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Sat, Feb 18, 2006

Gaston Co. Agrees To Keep CyberBug Away From Planes, Under 400 Ft. AGL

AOPA Pressures FAA To Address Issue

Aero-News first reported on the Gaston County (NC) police department's plans to deploy a CyberBug UAV earlier this month. At the time, AOPA's Chris Dancy told ANN the association would be contacting the FAA to address the issue... and AOPA reports the FAA has acted.

Well, eventually. AOPA tells Aero-News it contacted the FAA, which initially said it had no authority to stop the flights. So AOPA President Phil Boyer bucked the issue up to senior agency officials.

That resulted in regional FAA officials contacting the police department, which agreed to voluntarily abide by the provisions of Advisory Circular 91-57, "Model Aircraft Operating Standards," which require the drones to remain clear of navigable airspace and below 400 feet AGL.

While the compromise should mean that the community's new UAV will be able to peacefully coexist with general aviation traffic in the skies over Gaston County, the issue promises to only become more pronounced as an increasing number of municipalities consider using less-expensive UAVs in roles once reserved for manned helicopters.

"Safety is paramount, and current airspace users must be assured that a reasonable level of safety can be maintained," said Melissa Rudinger, AOPA vice president of regulatory affairs. "The prospect of small UAVs flitting around in the same airspace we use is frightening."

"We know what kind of damage a 5-pound bird can do to a GA aircraft," Rudinger said. "Imagine what would happen if you hit a 14-pound UAV?"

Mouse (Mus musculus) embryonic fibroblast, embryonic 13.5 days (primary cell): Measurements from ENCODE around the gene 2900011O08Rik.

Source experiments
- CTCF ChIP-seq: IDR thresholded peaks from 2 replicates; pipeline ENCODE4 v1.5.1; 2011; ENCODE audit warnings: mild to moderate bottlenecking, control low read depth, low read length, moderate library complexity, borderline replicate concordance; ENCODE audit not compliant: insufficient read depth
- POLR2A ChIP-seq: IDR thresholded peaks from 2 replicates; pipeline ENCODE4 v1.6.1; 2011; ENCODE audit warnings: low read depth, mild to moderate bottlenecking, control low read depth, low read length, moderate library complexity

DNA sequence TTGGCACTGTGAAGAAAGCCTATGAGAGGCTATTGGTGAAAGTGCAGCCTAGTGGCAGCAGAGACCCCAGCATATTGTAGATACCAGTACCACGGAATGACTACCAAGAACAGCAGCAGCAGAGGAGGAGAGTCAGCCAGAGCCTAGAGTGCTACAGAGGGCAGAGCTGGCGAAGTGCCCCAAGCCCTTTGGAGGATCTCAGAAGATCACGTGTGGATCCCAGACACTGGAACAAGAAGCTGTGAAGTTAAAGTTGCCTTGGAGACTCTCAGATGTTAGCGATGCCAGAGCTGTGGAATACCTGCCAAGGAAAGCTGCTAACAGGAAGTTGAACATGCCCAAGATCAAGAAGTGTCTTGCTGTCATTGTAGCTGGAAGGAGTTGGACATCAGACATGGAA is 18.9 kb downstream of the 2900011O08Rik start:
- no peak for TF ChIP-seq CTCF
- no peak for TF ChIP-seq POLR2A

The issue will only be resolved, Rudinger said, when the FAA addresses it directly.

"AOPA has been pushing for two years to get the FAA to issue guidance on UAV operations and their integration into the National Airspace System," said Rudinger. "[AC 91-57] isn't the final solution, but it's a step in the right direction."

AOPA states that UAV operators and their drones should be certified to meet the operating requirements that manned aircraft currently meet -- including the ability to sense and avoid other aircraft.

"What do you think your chances are of seeing [a CyberBug] before you hit it?" said Rudinger. "And it can't sense you or get out of the way."

The company says the 14-pound UAV cruises at 29 mph at 1,300 feet AGL, which puts it easily into navigable airspace and creates a potential midair collision hazard.

"What do you think your chances are of seeing this thing before you hit it?" said Rudinger. "And it can't sense you or get out of the way."

This isn't the first time law enforcement has flown the CyberBug. Cyber Defense, the company that produces the CyberBug, claims it was used to watch for "unruly behavior" and "alert authorities about accidents" during the 12th Annual Southern Maryland "Blessing of the Bikes" in La Plata.

The company also sells a much larger 70-pound, turbine-powered drone that cruises at 250 knots.

"These UAVs currently fall into a regulatory gray zone," said Rudinger. "Because of their relatively low cost, we can expect that many more jurisdictions may try to put these collision hazards aloft. That's why AOPA will continue to advocate that the FAA take regulatory control."

FMI: www.cduav.com/

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